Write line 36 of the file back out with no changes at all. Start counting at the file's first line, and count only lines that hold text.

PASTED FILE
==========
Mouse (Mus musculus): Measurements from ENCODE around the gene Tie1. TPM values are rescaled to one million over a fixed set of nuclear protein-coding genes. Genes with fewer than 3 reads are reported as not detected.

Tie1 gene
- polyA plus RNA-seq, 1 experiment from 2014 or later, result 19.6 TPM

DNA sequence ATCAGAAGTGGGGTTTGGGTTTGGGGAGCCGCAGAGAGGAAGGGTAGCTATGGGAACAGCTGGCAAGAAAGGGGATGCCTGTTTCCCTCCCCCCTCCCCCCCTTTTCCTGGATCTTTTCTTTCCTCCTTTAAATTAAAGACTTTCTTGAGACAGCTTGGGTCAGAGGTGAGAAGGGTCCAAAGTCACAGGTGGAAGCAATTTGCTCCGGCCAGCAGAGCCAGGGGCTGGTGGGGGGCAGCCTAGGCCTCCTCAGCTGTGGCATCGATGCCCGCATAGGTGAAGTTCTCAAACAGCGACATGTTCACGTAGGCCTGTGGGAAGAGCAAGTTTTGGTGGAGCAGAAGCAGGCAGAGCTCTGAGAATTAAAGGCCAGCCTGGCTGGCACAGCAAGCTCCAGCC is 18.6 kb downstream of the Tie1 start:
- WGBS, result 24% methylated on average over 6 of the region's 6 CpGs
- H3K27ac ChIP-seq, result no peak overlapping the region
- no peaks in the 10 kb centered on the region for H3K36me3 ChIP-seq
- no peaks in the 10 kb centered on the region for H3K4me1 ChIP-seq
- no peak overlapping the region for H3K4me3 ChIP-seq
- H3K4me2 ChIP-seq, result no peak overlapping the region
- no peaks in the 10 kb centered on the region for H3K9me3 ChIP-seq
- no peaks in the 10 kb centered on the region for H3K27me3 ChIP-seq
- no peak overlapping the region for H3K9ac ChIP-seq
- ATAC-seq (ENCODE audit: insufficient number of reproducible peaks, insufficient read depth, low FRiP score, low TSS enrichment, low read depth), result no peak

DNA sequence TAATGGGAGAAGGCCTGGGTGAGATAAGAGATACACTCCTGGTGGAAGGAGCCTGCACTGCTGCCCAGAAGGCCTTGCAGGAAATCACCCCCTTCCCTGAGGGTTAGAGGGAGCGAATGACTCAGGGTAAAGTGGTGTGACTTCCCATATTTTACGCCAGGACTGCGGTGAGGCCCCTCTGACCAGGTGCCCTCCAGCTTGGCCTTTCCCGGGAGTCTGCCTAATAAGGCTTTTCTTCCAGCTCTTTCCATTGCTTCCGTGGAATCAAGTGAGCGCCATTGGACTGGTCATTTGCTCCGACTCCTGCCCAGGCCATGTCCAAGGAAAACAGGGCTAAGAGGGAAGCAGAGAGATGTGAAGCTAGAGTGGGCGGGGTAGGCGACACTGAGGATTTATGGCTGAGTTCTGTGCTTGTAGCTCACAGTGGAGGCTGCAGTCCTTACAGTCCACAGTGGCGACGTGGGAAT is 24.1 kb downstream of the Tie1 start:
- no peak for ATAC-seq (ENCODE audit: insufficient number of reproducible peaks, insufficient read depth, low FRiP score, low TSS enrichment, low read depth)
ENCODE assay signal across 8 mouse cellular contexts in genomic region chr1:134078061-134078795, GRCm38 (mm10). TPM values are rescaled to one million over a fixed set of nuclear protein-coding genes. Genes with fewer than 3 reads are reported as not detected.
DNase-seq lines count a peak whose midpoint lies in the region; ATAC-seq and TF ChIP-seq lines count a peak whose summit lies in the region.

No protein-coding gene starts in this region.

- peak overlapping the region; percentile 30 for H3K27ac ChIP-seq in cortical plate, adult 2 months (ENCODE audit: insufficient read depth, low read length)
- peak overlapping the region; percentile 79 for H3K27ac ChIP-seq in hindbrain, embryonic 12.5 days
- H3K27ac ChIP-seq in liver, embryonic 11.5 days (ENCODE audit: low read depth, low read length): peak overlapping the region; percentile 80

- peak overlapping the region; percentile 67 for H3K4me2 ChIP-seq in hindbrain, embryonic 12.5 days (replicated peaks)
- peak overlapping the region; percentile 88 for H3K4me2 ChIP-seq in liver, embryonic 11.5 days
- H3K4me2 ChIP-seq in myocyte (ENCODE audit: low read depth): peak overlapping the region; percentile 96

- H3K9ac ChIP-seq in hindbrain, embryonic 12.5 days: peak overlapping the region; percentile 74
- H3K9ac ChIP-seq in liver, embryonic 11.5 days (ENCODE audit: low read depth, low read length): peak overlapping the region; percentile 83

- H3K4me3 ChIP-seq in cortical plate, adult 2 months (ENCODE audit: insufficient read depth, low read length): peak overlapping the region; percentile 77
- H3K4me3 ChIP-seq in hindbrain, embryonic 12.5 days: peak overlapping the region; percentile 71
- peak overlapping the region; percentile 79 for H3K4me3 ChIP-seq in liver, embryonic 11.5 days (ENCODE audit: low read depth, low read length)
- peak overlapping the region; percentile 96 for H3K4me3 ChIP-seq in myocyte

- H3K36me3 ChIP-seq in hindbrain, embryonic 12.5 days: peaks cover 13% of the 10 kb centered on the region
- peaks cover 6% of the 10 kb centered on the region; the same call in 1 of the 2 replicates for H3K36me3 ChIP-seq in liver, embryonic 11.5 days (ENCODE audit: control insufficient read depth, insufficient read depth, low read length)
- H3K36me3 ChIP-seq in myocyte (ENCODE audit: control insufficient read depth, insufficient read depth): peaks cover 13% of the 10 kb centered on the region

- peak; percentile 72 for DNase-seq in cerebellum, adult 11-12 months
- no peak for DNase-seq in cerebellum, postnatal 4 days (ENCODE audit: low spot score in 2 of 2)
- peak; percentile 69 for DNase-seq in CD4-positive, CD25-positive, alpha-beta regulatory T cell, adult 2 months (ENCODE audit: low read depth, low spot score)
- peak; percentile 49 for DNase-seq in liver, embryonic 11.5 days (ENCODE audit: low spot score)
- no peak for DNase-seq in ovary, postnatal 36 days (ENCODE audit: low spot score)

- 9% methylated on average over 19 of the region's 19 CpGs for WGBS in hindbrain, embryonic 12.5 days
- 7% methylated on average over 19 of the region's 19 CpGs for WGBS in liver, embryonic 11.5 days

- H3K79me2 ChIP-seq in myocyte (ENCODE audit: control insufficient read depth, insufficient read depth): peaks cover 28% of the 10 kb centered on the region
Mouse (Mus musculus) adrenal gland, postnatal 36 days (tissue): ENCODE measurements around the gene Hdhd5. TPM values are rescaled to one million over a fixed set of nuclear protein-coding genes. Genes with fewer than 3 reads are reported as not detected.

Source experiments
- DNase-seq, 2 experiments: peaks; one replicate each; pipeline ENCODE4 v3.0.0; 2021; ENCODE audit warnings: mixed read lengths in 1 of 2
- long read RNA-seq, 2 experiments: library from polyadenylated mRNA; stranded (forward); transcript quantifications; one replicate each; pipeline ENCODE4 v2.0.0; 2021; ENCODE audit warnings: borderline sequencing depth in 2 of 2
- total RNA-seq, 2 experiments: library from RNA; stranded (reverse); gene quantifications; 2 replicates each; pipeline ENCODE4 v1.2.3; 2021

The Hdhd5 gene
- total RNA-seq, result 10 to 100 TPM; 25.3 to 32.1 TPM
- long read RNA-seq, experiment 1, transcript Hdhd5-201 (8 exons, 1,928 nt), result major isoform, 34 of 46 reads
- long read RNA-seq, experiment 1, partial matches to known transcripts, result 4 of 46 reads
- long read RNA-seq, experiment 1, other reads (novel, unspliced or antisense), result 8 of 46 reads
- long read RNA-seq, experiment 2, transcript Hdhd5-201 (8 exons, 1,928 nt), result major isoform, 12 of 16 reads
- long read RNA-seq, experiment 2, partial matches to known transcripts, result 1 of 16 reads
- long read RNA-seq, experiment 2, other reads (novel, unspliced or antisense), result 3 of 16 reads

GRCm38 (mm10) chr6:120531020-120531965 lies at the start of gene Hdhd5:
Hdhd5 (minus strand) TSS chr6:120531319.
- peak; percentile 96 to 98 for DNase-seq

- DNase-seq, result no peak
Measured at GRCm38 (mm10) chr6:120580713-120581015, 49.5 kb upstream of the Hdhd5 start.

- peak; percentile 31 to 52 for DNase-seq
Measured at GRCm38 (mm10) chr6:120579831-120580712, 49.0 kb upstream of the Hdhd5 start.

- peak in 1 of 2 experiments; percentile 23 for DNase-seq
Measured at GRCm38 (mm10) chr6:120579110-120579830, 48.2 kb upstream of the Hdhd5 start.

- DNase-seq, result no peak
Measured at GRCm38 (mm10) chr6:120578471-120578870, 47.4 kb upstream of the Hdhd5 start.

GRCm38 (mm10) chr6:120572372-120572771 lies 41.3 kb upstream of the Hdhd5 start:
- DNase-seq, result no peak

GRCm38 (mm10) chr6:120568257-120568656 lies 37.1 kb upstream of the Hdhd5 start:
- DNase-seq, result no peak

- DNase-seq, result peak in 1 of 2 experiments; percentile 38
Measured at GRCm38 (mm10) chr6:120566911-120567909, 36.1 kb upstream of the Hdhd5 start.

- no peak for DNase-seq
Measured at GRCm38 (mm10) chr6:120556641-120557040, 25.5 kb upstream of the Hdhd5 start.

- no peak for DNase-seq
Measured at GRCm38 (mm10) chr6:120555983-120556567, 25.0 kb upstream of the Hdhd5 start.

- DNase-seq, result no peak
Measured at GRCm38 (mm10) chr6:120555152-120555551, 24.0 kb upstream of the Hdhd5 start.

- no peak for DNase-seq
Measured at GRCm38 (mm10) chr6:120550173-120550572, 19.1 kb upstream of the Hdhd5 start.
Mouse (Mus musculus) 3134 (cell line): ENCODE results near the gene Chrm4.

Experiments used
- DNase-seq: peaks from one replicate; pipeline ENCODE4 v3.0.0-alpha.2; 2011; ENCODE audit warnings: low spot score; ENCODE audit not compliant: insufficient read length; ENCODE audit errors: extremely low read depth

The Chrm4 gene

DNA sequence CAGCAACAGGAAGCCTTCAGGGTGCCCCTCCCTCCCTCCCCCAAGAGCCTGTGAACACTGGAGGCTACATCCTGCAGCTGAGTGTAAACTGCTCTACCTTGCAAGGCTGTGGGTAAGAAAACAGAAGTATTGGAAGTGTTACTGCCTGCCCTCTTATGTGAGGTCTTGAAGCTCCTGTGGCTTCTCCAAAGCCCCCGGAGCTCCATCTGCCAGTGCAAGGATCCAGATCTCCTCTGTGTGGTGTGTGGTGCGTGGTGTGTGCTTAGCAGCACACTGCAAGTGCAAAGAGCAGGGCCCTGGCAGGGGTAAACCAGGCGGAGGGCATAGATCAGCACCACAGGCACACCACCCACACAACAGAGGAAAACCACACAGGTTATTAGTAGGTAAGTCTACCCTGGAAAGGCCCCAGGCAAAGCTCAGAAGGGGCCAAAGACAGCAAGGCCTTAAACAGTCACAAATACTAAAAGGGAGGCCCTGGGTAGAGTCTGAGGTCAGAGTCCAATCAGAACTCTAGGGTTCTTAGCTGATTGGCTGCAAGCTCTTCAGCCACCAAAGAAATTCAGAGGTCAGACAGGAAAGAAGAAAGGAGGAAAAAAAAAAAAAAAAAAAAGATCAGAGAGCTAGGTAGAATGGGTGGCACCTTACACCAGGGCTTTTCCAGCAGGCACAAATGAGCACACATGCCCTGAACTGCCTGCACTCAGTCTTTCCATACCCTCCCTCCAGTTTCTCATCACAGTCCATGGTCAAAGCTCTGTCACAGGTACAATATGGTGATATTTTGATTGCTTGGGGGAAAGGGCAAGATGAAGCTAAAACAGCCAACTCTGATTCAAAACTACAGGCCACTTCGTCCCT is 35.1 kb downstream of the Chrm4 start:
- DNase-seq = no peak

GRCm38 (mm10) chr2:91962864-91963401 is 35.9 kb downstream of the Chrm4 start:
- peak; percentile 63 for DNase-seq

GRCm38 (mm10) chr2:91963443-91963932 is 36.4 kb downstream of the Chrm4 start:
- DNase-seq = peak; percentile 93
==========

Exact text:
- no peak for DNase-seq in cerebellum, postnatal 4 days (ENCODE audit: low spot score in 2 of 2)